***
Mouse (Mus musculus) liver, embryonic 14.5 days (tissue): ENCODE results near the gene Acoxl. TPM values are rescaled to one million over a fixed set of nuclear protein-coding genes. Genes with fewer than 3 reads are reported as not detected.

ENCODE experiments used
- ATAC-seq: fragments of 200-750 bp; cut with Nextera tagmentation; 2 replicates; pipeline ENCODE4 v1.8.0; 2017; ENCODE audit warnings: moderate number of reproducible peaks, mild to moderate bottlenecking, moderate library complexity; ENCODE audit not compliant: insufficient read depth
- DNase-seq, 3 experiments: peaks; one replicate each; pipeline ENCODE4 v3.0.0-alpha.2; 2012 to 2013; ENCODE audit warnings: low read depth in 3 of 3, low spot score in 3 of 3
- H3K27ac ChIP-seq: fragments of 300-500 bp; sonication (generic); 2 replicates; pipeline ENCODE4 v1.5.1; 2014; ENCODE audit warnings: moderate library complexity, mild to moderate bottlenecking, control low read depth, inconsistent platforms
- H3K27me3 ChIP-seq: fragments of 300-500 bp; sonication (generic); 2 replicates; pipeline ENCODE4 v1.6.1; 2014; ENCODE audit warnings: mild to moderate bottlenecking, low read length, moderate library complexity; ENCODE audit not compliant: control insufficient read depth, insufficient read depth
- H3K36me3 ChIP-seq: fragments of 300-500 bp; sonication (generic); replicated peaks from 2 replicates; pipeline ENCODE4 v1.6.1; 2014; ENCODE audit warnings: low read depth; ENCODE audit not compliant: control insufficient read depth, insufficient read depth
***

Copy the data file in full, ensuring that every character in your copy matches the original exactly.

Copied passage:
Mouse (Mus musculus) liver, embryonic 14.5 days (tissue): ENCODE results near the gene Acoxl. TPM values are rescaled to one million over a fixed set of nuclear protein-coding genes. Genes with fewer than 3 reads are reported as not detected.

ENCODE experiments used
- ATAC-seq: fragments of 200-750 bp; cut with Nextera tagmentation; 2 replicates; pipeline ENCODE4 v1.8.0; 2017; ENCODE audit warnings: moderate number of reproducible peaks, mild to moderate bottlenecking, moderate library complexity; ENCODE audit not compliant: insufficient read depth
- DNase-seq, 3 experiments: peaks; one replicate each; pipeline ENCODE4 v3.0.0-alpha.2; 2012 to 2013; ENCODE audit warnings: low read depth in 3 of 3, low spot score in 3 of 3
- H3K27ac ChIP-seq: fragments of 300-500 bp; sonication (generic); 2 replicates; pipeline ENCODE4 v1.5.1; 2014; ENCODE audit warnings: moderate library complexity, mild to moderate bottlenecking, control low read depth, inconsistent platforms
- H3K27me3 ChIP-seq: fragments of 300-500 bp; sonication (generic); 2 replicates; pipeline ENCODE4 v1.6.1; 2014; ENCODE audit warnings: mild to moderate bottlenecking, low read length, moderate library complexity; ENCODE audit not compliant: control insufficient read depth, insufficient read depth
- H3K36me3 ChIP-seq: fragments of 300-500 bp; sonication (generic); replicated peaks from 2 replicates; pipeline ENCODE4 v1.6.1; 2014; ENCODE audit warnings: low read depth; ENCODE audit not compliant: control insufficient read depth, insufficient read depth